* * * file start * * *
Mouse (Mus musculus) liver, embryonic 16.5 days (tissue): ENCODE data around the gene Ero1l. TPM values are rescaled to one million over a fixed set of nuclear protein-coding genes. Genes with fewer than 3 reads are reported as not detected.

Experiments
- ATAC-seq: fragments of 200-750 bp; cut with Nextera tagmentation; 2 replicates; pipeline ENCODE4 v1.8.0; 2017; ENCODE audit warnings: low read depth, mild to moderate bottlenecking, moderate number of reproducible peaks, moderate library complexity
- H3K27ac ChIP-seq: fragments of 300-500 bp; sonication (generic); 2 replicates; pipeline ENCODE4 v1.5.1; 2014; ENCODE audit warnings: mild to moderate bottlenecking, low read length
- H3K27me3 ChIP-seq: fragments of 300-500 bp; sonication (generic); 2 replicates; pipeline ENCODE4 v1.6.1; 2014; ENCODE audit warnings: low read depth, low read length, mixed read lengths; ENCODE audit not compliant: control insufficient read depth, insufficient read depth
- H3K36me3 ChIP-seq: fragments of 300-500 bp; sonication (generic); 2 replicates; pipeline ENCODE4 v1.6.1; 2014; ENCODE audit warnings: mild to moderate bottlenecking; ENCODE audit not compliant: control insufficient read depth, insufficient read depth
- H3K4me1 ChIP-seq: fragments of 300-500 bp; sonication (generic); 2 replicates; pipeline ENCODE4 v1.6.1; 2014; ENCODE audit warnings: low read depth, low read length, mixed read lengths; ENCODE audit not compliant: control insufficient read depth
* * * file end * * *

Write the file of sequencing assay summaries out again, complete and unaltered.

Mouse (Mus musculus) liver, embryonic 16.5 days (tissue): ENCODE data around the gene Ero1l. TPM values are rescaled to one million over a fixed set of nuclear protein-coding genes. Genes with fewer than 3 reads are reported as not detected.

Experiments
- ATAC-seq: fragments of 200-750 bp; cut with Nextera tagmentation; 2 replicates; pipeline ENCODE4 v1.8.0; 2017; ENCODE audit warnings: low read depth, mild to moderate bottlenecking, moderate number of reproducible peaks, moderate library complexity
- H3K27ac ChIP-seq: fragments of 300-500 bp; sonication (generic); 2 replicates; pipeline ENCODE4 v1.5.1; 2014; ENCODE audit warnings: mild to moderate bottlenecking, low read length
- H3K27me3 ChIP-seq: fragments of 300-500 bp; sonication (generic); 2 replicates; pipeline ENCODE4 v1.6.1; 2014; ENCODE audit warnings: low read depth, low read length, mixed read lengths; ENCODE audit not compliant: control insufficient read depth, insufficient read depth
- H3K36me3 ChIP-seq: fragments of 300-500 bp; sonication (generic); 2 replicates; pipeline ENCODE4 v1.6.1; 2014; ENCODE audit warnings: mild to moderate bottlenecking; ENCODE audit not compliant: control insufficient read depth, insufficient read depth
- H3K4me1 ChIP-seq: fragments of 300-500 bp; sonication (generic); 2 replicates; pipeline ENCODE4 v1.6.1; 2014; ENCODE audit warnings: low read depth, low read length, mixed read lengths; ENCODE audit not compliant: control insufficient read depth